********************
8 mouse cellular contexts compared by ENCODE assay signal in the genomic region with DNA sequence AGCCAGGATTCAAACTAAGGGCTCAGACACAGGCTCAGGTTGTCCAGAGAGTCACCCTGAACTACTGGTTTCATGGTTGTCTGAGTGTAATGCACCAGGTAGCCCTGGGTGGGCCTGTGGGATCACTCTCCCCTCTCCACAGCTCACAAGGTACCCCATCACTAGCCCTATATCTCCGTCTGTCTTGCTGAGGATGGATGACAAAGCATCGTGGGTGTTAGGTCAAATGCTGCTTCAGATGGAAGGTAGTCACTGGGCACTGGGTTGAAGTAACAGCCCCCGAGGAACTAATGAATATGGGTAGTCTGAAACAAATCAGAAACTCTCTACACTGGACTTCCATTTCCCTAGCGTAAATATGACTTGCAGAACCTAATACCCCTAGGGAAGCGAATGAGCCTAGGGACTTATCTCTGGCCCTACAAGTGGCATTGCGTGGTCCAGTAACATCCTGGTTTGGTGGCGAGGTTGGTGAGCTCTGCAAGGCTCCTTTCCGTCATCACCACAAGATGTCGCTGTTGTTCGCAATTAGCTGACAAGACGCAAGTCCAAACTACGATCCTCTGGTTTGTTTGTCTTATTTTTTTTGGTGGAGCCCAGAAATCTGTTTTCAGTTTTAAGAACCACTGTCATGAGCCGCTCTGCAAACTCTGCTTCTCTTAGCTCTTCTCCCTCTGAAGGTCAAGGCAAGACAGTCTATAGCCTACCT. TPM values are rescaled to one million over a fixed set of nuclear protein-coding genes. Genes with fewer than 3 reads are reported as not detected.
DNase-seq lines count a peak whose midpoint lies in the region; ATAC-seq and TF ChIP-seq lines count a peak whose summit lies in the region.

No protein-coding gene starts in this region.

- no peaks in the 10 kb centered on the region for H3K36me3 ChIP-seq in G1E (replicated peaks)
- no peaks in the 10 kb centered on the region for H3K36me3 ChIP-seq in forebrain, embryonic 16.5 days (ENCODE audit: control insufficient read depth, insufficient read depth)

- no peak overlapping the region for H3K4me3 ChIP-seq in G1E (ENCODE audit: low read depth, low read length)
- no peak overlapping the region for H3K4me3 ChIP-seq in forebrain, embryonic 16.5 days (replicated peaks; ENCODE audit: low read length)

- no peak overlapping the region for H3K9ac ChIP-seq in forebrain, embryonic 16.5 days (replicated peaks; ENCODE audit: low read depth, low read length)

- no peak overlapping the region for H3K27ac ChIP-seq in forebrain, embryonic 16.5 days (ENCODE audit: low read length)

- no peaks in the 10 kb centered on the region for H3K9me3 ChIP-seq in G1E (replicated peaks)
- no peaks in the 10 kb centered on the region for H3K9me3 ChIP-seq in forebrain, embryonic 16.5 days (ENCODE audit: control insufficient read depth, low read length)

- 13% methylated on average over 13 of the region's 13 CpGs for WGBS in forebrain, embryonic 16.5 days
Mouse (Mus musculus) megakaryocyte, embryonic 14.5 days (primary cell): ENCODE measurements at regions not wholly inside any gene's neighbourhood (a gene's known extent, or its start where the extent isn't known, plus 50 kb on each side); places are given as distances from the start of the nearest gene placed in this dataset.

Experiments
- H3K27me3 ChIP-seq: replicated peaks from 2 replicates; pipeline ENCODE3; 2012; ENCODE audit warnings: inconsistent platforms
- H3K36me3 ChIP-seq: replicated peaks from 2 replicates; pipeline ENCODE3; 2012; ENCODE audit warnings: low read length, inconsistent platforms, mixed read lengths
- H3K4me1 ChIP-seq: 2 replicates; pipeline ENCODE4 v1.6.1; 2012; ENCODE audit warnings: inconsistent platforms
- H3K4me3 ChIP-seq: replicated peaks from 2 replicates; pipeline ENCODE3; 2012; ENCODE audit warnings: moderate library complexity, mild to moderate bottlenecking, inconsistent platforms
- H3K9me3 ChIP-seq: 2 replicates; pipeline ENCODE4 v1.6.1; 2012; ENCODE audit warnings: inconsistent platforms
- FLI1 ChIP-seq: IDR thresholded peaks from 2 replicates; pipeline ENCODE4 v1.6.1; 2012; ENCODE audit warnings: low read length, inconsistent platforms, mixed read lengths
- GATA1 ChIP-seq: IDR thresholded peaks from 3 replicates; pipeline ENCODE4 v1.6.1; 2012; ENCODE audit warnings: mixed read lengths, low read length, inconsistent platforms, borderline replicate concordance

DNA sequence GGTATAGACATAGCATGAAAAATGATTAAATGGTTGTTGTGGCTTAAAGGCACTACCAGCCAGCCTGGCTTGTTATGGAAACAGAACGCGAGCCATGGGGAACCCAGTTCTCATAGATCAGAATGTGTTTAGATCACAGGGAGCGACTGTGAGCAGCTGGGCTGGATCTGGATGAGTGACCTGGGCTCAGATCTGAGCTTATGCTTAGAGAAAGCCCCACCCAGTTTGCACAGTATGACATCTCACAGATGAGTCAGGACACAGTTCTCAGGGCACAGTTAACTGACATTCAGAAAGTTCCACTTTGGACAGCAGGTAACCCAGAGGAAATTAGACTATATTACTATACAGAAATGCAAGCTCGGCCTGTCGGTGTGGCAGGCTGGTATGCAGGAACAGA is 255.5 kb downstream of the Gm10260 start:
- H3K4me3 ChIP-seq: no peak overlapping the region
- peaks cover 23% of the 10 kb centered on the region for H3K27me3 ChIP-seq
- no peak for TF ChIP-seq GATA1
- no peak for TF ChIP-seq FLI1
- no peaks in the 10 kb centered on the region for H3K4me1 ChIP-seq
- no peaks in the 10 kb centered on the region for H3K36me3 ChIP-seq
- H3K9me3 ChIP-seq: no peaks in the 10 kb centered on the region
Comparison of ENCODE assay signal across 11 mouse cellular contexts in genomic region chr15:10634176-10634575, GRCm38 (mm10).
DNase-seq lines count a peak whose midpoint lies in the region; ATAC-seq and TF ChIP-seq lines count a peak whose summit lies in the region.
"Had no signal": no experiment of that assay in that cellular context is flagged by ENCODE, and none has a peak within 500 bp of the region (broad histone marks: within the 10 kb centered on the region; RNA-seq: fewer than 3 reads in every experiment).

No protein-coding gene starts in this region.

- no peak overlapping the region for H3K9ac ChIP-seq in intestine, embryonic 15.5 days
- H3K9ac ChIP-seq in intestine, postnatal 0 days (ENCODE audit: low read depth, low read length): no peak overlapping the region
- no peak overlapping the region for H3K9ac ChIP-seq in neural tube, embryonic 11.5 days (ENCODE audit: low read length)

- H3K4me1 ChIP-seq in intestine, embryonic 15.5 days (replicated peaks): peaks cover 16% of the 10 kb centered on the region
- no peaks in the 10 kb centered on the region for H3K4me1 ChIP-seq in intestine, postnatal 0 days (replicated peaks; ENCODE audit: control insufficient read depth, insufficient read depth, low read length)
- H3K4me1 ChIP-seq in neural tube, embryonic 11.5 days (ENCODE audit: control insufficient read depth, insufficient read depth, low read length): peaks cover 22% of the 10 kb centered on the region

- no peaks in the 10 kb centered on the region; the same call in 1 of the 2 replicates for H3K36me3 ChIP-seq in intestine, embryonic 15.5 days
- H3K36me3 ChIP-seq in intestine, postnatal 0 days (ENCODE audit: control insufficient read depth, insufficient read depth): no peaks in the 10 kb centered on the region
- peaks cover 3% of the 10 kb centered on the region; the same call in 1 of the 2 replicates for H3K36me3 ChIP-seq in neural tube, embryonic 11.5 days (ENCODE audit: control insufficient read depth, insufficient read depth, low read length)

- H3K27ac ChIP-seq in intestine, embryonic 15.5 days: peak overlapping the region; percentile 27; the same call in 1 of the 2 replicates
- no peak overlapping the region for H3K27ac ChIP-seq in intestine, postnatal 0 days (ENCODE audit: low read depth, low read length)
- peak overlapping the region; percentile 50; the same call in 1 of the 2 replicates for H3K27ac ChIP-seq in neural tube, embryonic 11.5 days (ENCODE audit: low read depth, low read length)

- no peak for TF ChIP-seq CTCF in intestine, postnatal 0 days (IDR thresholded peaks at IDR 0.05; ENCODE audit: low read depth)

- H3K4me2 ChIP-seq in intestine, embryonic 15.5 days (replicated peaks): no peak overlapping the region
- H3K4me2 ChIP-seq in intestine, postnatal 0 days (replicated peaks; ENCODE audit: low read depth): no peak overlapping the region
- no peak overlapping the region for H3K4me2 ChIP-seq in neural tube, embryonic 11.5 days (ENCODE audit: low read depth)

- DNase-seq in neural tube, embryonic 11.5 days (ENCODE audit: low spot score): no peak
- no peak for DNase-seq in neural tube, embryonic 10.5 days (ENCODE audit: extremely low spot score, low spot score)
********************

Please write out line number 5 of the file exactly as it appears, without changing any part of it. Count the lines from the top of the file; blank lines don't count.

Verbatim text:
- no peaks in the 10 kb centered on the region for H3K36me3 ChIP-seq in forebrain, embryonic 16.5 days (ENCODE audit: control insufficient read depth, insufficient read depth)